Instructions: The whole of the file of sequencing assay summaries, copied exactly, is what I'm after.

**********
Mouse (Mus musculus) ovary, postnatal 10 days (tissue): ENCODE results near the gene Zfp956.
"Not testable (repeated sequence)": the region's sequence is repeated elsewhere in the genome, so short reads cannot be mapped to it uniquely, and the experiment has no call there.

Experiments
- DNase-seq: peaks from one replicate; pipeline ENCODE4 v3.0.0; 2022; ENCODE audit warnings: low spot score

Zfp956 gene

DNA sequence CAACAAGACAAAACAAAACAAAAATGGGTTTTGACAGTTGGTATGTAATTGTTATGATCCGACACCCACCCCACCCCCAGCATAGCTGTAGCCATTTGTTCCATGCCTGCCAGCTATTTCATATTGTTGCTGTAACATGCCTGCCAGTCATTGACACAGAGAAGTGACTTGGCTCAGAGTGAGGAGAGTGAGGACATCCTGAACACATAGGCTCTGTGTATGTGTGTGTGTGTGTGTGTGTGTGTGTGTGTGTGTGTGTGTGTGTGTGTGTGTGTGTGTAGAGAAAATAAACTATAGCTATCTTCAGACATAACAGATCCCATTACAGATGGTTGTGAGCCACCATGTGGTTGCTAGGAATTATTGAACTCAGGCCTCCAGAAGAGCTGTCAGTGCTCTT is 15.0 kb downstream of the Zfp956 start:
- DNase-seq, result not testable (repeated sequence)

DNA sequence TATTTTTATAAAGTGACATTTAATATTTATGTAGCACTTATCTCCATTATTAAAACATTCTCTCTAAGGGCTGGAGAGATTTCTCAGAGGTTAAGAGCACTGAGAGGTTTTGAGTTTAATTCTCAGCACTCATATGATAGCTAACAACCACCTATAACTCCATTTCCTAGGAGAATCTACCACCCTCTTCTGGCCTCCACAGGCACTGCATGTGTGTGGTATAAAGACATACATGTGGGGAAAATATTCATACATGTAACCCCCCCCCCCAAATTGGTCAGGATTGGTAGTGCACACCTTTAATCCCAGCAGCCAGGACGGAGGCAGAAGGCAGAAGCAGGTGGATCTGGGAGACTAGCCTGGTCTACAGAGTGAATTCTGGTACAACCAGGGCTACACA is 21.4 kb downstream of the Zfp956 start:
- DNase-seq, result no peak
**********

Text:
Mouse (Mus musculus) ovary, postnatal 10 days (tissue): ENCODE results near the gene Zfp956.
"Not testable (repeated sequence)": the region's sequence is repeated elsewhere in the genome, so short reads cannot be mapped to it uniquely, and the experiment has no call there.

Experiments
- DNase-seq: peaks from one replicate; pipeline ENCODE4 v3.0.0; 2022; ENCODE audit warnings: low spot score

Zfp956 gene

DNA sequence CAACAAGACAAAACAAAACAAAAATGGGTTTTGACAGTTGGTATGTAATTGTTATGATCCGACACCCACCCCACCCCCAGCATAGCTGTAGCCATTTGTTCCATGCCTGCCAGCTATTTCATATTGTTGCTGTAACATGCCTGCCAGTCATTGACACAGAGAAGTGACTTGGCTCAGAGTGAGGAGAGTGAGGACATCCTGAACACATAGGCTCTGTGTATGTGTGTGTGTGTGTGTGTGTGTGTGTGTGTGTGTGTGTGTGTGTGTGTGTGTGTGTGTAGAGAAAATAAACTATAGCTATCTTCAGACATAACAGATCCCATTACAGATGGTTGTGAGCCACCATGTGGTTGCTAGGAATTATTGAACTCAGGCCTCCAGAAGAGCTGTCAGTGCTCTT is 15.0 kb downstream of the Zfp956 start:
- DNase-seq, result not testable (repeated sequence)

DNA sequence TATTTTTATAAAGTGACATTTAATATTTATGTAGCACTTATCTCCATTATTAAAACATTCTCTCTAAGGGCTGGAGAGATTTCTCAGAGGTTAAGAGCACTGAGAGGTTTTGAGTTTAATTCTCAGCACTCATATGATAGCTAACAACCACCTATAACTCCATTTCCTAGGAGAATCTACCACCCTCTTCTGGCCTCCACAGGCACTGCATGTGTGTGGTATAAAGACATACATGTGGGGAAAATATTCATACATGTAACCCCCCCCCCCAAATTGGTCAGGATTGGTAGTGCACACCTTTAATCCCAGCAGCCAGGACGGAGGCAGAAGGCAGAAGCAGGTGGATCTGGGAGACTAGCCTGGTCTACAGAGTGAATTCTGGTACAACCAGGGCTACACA is 21.4 kb downstream of the Zfp956 start:
- DNase-seq, result no peak